CNB Says S’poreans Are Punished For Using Drugs Abroad As They Risk Bringing Harm Back To S’pore

Singaporeans & PRs Suspected Of Abusing Drugs Abroad Won’t Be Jailed But Rehabilitated In Most Cases

A total of 41 Singaporeans and permanent residents suspected of abusing drugs were arrested in the first eight months of this year.

That figure was given by the Central Narcotics Bureau (CNB) on Saturday (24 Sep).

Source: Thought Catalog on Unsplash

In most cases, however, they won’t be jailed but rehabilitated if they haven’t committed other offences, they added.

Arrests made at immigration checkpoints

The 41 arrests were made at Singapore’s various immigration checkpoints from January to August 2022, The Straits Times (ST) quoted CNB as saying.

They didn’t mention how officers had come to suspect that these returnees had used drugs.

Source: Changi Airport on Facebook

In 1998, the Misuse of Drugs Act 1973 was amended to cover citizens or PRs found to have consumed drugs overseas.

According to the law, these offenders may face similar consequences to those who had committed the offence in Singapore.

For consuming drugs in Singapore, first-time offenders face between one and 10 years’ jail and a fine of up to S$20,000.

Sharp decline from previous years

The figure of 41 arrests up till August is a “sharp decline” from the pre-Covid years, CNB said.

This is due to pandemic border controls resulting in fewer Singaporeans and PRs travelling overseas.

In 2017, 2018 and 2019, there were 126, 128 and 132 of such arrests, respectively.

The number plunged to 30 in 2020, when international travel was suspended from March.

In 2021, only six citizens/PRs arrested for suspected drug abuse overseas.

No jail in most cases for abusing drugs abroad

Being punished in Singapore for doing something overseas that may not be a crime in that country might seem harsh to some people.

However, the CNB has said that a prison term won’t be on the cards for such offenders “in most cases”.

That’s provided they don’t face criminal charges for other offences, ST reported.

Source: CNB

Drug abusers will be rehabilitated

Instead of being charged in court, these drug abusers will be rehabilitated, the CNB said.

They’ll be “channelled to a rehabilitation pathway”, which may mean a programme where they’re directly supervised.

Either that or they may undergo treatment and rehabilitation at a drug rehabilitation centre.

Those serving their national service (NS) with the Singapore Armed Forces (SAF) will also be subject to the SAF Act.

Under the SAF Amnesty Scheme, servicemen who took drugs may confess once without being punished and get counselling and rehabilitation.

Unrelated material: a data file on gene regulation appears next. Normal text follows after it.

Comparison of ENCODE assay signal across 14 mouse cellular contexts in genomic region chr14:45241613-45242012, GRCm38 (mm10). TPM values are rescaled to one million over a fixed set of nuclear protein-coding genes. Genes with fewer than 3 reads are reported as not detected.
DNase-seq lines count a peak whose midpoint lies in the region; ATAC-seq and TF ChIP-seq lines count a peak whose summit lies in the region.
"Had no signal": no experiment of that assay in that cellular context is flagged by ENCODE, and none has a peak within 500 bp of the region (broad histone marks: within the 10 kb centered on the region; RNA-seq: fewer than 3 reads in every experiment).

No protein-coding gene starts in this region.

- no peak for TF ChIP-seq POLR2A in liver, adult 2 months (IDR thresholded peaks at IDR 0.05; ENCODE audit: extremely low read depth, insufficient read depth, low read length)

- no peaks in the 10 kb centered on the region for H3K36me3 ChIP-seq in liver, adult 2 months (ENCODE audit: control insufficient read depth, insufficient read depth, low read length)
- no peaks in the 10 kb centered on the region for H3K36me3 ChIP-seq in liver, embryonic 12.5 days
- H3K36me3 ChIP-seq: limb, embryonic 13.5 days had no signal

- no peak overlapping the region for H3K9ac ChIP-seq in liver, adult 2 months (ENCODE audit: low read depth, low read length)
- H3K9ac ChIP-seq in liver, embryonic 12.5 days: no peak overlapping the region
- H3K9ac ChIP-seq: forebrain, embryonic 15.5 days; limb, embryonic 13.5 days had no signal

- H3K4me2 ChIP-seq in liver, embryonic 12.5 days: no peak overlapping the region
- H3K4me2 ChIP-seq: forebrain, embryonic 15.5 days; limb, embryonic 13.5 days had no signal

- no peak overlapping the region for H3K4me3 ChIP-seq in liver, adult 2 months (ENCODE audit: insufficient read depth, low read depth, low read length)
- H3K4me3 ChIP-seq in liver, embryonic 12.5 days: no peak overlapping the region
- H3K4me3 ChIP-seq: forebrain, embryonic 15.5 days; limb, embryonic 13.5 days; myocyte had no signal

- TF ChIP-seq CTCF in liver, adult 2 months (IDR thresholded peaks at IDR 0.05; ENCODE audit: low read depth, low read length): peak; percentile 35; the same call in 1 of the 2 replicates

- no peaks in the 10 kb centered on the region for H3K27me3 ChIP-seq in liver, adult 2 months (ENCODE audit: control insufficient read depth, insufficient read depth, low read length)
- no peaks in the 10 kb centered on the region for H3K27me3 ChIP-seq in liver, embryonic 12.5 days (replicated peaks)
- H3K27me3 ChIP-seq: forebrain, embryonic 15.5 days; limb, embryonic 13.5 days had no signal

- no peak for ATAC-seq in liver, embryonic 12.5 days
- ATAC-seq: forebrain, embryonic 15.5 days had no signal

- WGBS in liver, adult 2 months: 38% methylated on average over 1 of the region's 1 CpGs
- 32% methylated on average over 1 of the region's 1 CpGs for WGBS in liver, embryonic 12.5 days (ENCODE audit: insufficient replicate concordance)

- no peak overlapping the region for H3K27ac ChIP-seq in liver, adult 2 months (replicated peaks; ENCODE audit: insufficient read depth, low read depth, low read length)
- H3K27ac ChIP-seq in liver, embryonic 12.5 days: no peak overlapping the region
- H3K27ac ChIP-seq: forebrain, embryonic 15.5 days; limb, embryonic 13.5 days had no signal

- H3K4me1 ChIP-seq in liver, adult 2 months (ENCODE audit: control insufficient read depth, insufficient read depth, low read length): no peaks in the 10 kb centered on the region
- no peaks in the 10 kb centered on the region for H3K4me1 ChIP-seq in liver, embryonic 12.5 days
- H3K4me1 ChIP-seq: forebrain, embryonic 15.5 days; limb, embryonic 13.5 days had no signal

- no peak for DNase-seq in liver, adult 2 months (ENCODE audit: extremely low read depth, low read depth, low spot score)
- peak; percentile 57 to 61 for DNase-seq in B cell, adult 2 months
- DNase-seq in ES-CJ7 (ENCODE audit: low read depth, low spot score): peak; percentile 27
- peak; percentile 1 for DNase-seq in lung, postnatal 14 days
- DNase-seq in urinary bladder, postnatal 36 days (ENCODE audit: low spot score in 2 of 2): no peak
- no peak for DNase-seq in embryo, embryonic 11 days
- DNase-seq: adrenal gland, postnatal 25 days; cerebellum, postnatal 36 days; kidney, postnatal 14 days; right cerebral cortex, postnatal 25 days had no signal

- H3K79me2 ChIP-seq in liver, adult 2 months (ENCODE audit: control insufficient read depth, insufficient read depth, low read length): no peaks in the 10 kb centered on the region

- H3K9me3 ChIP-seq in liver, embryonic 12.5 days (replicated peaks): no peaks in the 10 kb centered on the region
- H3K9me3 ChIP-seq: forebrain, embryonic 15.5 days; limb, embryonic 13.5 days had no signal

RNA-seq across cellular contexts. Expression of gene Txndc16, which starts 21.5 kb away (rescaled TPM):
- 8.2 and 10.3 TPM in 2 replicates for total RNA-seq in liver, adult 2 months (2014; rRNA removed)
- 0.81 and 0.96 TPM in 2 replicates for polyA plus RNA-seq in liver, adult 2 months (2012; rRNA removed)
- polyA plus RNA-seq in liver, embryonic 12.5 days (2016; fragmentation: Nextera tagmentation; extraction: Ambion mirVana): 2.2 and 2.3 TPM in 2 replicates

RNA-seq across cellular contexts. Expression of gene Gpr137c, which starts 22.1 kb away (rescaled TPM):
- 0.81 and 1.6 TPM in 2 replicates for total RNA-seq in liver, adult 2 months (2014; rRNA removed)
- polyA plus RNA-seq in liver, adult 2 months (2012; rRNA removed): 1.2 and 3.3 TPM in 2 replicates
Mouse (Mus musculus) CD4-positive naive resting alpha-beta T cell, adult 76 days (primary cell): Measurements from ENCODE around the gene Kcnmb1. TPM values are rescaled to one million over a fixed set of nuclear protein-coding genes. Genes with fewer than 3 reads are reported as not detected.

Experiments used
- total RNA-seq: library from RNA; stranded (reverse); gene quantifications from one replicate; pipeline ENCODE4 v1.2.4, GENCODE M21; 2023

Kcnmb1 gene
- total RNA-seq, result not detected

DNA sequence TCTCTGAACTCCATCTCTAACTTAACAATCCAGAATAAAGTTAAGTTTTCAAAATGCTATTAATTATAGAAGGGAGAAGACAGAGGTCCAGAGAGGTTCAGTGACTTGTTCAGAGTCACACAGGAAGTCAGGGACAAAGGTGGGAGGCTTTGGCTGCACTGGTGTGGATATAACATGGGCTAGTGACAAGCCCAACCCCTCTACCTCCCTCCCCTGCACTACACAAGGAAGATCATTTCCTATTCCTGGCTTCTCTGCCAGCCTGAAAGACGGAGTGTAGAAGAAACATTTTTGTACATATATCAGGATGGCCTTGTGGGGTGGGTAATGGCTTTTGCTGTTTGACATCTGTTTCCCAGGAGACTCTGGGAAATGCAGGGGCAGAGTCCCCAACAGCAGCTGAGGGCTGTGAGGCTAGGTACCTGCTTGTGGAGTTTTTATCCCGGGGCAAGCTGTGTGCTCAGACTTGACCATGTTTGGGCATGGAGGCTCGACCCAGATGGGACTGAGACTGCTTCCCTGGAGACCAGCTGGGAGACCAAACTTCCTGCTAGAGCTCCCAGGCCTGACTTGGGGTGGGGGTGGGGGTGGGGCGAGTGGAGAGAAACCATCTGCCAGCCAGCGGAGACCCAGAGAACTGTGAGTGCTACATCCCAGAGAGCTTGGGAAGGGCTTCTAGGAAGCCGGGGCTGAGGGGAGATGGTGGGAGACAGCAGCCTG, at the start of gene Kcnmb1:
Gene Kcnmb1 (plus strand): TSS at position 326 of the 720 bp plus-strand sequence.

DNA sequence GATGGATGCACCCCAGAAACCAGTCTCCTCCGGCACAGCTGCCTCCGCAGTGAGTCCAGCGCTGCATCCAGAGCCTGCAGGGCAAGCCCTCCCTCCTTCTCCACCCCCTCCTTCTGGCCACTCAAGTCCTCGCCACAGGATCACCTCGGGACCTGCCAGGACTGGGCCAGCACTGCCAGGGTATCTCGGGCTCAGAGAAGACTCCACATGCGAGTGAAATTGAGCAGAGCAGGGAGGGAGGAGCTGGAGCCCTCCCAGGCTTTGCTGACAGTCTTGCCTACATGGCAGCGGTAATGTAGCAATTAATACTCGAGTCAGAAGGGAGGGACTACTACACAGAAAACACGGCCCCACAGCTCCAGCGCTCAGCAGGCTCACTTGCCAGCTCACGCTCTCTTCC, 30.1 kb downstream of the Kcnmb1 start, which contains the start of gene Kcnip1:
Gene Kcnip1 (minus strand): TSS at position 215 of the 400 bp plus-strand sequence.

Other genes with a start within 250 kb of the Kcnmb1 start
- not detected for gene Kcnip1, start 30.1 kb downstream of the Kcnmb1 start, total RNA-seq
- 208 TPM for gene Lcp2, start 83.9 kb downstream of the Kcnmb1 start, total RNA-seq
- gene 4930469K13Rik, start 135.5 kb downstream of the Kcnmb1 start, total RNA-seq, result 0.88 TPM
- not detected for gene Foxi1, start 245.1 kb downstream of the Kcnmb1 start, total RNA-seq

CNB explains reasoning behind law

Amid recent attention towards the law, CNB also explained its reasoning.

Allowing Singaporeans/PRs to take drugs overseas carries the risk that addicts will be able to feed their addiction abroad, the bureau said.

This will make it “even more difficult for them to kick the habit”, especially given the “permissive attitudes” and easy access to drugs in some countries.

Source: Alexander Grey on Unsplash

That means whatever harm they’re doing can be brought back to Singapore, they noted, adding,

The harm that local drug abusers would bring back to Singapore if they go overseas for their fix does not just stop at the borders. The impact will be felt by their families and loved ones back here.

Hence, the MDA was changed to include Singaporeans/PRs who abuse drugs overseas to uphold Singapore’s strong anti-drug stance.

This reasoning remains relevant today, the CNB added.

Joseph Schooling admitted to taking cannabis overseas

The issue was revived when local swimmer Joseph Schooling admitted to consuming cannabis overseas.

Joseph Schooling Admits To Consuming Cannabis Overseas, Apologises For ‘Moment Of Weakness’

Since then, prominent Singaporeans like Law and Home Affairs Minister K Shanmugam and runner Soh Rui Yong have expressed support for him.

However, the Singapore National Olympic Council (SNOC) has withheld his prize money for winning medals at the Southeast Asian (SEA) and Commonwealth Games.

It remains to be seen what’s in store for Schooling, but it’s safe to say that Singaporeans now have no excuse to claim they’re unaware of this law.

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Featured image adapted from Thought Catalog on Unsplash.

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